After ~0.4 miles, the dirt road intersected with another road (a spot which I will refer to as the "first intersection"), at which I split off towards the right. I continued a short distance up this new road, which dead ended above two dirt lots. Seeing on the Topo that Pata Peak South was almost directly to the south of where I stood, I began bushwhacking up the slope. About 10 minutes later, I intersected a dirt road which switchbacked up the slope, and followed it a short distance until it dead ended shortly before the summit of Pata Peak South. The summit itself was visible from here and was a short bushwhack away.
view from second dead end
I remained for a while on the summit of Pata Peak South, taking photos of the sunrise and checking out its two summit blocks which both vied for the status of highpoint. The northern block was an easy class 3 feature, and the southern block was a 15 ft class 5 boulder. I climbed the class 3 block, but balked 4 feet below the top of the class 5 block due to its smooth slippery surface and lack of confidence in my free soloing skills. If I ever find out that the class 5 block is indeed the higher one, Im gonna go back there, this time with a rope and harness.
views from Pata Peak South
heading down Pata Peak South
On the way down from Pata Peak South, I continued down the dirt road past the intersection I had made with it by bushwhacking. It turned out that I could have avoided the bushwhacking by turning left on a small side road ~150 ft after the first intersection.
Pata Peak South satellite overview
After getting back to the first intersection, I turned right and headed ~150 ft down a dirt road to where a small trail branched off towards the left with a sign that read "El Capitan Trail." This trail would head around the eastern side of Pata Peak North. I followed the trail for ~0.4 miles to a spot where it contoured just above a prominent saddle at 2,040 ft, left the trail, and bushwhacked the short distance to the summit of Pata Peak North. The summit area contained great views towards El Cajon Mountain and the two Silverdomes.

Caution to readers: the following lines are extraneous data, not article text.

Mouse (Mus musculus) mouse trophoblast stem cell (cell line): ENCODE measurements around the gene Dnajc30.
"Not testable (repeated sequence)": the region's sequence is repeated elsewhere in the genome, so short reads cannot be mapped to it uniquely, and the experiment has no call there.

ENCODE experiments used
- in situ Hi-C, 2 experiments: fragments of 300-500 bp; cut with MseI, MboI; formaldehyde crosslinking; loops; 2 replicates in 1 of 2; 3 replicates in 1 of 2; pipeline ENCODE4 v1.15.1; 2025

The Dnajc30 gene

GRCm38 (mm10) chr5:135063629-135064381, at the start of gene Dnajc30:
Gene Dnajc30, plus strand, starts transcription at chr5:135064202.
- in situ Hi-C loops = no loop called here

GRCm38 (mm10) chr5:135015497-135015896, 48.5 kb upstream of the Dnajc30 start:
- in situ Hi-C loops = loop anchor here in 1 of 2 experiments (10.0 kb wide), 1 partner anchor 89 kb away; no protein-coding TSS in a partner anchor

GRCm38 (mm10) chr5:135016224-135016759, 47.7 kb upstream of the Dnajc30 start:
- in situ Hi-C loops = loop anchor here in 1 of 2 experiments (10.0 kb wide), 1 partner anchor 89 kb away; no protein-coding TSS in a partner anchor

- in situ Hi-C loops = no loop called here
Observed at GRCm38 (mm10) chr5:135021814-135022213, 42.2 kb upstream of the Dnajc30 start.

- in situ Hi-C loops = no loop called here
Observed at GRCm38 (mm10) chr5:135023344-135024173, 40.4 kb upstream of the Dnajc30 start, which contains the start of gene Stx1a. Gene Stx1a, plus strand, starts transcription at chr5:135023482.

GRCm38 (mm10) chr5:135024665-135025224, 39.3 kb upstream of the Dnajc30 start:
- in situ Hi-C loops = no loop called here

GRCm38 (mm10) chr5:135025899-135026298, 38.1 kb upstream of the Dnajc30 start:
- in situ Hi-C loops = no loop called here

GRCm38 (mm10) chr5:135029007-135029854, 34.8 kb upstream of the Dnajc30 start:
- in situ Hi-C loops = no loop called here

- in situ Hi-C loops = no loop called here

view towards Pata Peak North from Pata Peak South
trail branches off
views from Pata Peak North
Back on the trail, I headed north for less than a quarter mile and intersected the El Cajon Mountain Trail. The "trail" was really an old dirt road. It was definitely a popular hike, as evidenced by the several groups of dayhikers and trail runners who were on it.
El Cajon Mountain Trail
After hiking half a mile on the El Cajon Mountain Trail, I came to the base of Silverdome.
The southwest side of Silverdome was comprised of a series of grass-covered slabs, making for a quick and easy ascent. The summit area was a small bushy plateau containing a small summit block which was marked with a cairn.
views from Silverdome
Next up was Silverdome II. From the Silverdome turnoff, I followed the trail for 2 miles to the southeast side of Silverdome II to where a trail branched off to the left. This trail headed northwest for a tenth of a mile, then ended at an old mine.
Silverdome II seen from the El Cajon Mountain Trail
Somewhere along the trail, I ran across a stop sign warning hikers to turn back by 12:30 pm. This was somewhat strange and amusing. I would also like some advice on how to "attemp" a peak. Is this some new type of peakbagging fad? All I can say is that in the end, I still respected the first part of the sign and did not in any way "attemp" the summit of El Cajon Mountain at sunset later that day.
views from trail
From the mine, it was a short bushwhack northwest to the summit of Silverdome II. About halfway up, there was a very short band of class 3 rock. Upon reaching the summit, I ran into two trail runners who had ascended from the southwest and mentioned horrible bushwhacking.
views from ascent